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Signaling such recent activist and aesthetic concepts in the work of Kara Walker, Childish Gambino, BLM, Janelle Monáe, and Kendrick Lamar, and marking the exit of the Obama Administration and the opening of the National Museum of African American History and Culture, this anthology explores the role of African American arts in shaping the future, and further informing new directions we might take in honoring and protecting the success of African Americans in the U.S. The essays in African American Arts: Activism, Aesthetics, and Futurity engage readers in critical conversations by activists, scholars, and artists reflecting on national and transnational legacies of African American activism as an element of artistic practice, particularly as they concern artistic expression and race relations, and the intersections of creative processes with economic, sociological, and psychological inequalities. Scholars from the fields of communication, theater, queer studies, media studies, performance studies, dance, visual arts, and fashion design, to name a few, collectively ask: What are the connections between African American arts, the work of social justice, and creative processes? If we conceive the arts as critical to the legacy of Black activism in the United States, how can we use that construct to inform our understanding of the complicated intersections of African American activism and aesthetics? How might we as scholars and creative thinkers further employ the arts to envision and shape a verdant society?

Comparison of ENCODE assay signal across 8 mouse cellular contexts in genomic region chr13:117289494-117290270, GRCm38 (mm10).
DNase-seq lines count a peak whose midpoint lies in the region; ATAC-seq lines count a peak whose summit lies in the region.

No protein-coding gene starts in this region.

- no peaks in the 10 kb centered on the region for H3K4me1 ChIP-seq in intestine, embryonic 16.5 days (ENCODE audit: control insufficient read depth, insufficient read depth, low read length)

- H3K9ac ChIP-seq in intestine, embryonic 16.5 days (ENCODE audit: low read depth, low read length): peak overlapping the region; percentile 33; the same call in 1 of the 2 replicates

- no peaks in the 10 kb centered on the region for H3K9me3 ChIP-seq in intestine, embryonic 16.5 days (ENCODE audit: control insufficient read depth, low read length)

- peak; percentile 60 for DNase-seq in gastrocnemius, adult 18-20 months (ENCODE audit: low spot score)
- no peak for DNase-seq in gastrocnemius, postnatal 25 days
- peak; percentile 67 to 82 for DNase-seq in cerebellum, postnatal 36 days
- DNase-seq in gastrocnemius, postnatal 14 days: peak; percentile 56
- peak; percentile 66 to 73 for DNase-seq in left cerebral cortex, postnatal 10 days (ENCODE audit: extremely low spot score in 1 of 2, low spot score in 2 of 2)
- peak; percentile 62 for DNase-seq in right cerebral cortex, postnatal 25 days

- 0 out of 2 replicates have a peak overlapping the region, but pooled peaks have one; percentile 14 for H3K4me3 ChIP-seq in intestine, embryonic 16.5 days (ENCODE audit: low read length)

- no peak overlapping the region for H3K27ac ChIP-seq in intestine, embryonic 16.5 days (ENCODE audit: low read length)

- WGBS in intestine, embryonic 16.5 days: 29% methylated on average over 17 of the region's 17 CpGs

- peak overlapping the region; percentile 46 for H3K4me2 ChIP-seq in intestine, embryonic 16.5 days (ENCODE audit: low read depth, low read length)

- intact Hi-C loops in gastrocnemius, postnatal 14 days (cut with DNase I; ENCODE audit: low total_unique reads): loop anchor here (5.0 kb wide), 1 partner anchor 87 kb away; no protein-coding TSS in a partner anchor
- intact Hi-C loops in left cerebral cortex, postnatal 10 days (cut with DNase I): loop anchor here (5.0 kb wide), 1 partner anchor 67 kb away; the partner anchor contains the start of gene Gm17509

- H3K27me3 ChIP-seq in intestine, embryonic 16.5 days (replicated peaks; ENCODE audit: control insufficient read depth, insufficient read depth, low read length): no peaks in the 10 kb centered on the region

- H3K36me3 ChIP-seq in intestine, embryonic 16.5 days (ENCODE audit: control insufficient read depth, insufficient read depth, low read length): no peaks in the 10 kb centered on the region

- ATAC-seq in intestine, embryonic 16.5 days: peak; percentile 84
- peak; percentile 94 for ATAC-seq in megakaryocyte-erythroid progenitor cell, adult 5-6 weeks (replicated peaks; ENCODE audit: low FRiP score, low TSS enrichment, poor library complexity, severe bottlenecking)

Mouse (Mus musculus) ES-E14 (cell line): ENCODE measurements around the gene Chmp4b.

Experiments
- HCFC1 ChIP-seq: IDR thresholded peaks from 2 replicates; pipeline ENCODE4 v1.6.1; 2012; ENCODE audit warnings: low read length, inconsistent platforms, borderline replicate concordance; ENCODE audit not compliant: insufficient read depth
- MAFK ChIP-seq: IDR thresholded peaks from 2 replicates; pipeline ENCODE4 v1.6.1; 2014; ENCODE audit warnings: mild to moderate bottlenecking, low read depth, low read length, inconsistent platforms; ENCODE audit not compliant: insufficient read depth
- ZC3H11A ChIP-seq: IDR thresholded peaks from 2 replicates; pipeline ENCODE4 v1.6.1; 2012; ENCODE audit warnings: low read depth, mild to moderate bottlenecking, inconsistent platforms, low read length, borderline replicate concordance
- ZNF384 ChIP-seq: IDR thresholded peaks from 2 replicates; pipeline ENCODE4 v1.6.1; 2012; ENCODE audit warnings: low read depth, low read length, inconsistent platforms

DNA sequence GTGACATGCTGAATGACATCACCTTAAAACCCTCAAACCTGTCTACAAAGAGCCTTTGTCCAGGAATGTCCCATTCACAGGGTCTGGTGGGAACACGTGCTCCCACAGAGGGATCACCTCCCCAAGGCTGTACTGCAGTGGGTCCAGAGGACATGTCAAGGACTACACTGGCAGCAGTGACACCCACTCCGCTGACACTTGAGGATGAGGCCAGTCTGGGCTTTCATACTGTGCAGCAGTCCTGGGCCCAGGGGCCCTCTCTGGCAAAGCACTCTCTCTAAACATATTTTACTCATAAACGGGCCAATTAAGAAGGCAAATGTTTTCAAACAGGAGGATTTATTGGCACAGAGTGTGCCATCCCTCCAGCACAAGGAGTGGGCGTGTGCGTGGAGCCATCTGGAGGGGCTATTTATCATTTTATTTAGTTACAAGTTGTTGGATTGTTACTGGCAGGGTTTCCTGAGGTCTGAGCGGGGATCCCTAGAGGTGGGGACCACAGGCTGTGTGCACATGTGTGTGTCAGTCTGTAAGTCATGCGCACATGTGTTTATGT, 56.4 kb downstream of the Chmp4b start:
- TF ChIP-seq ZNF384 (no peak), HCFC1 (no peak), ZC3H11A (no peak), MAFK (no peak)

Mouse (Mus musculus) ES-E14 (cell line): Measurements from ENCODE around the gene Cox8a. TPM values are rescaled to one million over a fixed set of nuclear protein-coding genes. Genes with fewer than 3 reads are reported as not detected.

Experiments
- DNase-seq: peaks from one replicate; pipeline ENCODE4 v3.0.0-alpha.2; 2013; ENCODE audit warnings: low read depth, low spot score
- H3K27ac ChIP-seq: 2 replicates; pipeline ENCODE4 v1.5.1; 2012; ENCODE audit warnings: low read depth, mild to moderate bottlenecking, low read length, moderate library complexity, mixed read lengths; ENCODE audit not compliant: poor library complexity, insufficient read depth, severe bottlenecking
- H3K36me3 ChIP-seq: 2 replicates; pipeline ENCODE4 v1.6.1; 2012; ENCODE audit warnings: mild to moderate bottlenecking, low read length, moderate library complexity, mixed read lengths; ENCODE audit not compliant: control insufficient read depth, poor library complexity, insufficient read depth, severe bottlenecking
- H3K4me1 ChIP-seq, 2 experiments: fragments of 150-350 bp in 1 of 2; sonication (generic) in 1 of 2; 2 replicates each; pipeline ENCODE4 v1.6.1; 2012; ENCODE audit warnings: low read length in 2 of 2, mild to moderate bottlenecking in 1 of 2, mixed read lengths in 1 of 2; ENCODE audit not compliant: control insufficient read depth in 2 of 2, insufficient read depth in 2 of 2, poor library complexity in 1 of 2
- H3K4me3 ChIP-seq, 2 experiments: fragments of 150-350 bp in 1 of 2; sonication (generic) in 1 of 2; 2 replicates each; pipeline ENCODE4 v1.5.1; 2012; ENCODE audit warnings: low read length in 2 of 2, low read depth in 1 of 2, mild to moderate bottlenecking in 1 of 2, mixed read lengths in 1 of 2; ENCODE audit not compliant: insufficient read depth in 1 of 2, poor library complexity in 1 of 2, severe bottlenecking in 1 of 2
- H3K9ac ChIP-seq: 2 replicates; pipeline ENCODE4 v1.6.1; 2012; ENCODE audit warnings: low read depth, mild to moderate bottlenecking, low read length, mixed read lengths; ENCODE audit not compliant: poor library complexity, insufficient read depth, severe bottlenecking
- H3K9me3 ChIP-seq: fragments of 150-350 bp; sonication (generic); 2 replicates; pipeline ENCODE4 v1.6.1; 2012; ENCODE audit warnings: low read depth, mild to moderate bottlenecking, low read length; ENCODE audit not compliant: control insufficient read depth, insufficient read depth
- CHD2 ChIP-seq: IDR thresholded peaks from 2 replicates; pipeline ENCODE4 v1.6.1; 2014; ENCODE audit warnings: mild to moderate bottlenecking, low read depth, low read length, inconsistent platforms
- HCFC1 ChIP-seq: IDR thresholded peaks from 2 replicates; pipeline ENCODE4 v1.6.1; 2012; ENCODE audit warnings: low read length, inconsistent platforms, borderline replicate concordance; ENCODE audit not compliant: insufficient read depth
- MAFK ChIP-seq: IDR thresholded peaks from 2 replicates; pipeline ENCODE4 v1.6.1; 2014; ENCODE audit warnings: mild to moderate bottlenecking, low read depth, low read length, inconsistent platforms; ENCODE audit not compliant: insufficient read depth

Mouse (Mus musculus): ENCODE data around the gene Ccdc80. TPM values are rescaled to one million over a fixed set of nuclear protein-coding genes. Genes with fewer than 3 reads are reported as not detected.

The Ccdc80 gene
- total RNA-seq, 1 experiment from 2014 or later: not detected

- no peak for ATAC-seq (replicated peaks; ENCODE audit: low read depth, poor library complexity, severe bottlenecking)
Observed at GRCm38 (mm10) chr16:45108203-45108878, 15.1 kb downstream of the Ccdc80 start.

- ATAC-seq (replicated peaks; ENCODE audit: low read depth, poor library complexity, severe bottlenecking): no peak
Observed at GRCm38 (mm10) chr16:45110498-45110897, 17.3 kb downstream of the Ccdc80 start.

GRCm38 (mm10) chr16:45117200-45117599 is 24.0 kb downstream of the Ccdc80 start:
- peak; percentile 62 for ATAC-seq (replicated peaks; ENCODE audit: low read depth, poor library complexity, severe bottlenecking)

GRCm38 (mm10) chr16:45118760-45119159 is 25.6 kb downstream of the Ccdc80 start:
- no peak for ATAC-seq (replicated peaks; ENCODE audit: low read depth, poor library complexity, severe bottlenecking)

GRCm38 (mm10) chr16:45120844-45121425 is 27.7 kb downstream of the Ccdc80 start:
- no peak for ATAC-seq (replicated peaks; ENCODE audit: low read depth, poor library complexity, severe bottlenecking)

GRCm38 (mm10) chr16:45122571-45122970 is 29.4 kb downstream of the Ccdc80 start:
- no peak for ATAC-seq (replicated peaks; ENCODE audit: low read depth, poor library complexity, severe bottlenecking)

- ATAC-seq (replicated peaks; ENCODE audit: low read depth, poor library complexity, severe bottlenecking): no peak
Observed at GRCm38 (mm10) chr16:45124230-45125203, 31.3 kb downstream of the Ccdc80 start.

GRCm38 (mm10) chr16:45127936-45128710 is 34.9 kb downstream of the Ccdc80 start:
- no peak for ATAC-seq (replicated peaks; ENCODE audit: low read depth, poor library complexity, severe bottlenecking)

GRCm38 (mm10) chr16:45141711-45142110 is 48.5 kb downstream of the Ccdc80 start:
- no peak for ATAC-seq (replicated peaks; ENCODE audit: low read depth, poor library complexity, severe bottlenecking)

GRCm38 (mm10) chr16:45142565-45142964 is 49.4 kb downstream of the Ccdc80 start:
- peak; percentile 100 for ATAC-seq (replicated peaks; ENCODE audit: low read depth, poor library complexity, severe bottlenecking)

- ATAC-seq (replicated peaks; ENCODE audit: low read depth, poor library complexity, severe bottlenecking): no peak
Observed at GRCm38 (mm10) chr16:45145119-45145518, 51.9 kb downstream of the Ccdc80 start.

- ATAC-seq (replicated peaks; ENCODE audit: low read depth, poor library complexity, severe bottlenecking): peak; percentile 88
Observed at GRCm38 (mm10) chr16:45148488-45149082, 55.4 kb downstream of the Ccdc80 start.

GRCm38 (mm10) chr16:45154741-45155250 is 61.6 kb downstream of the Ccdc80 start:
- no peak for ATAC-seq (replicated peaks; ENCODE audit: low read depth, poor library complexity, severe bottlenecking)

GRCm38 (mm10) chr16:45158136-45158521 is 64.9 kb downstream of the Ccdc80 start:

African American activism, artistic expression and race relations, social justice and creative process, Kara Walker, Childish Gambino, BLM, Janelle Monáe, and Kendrick Lamar
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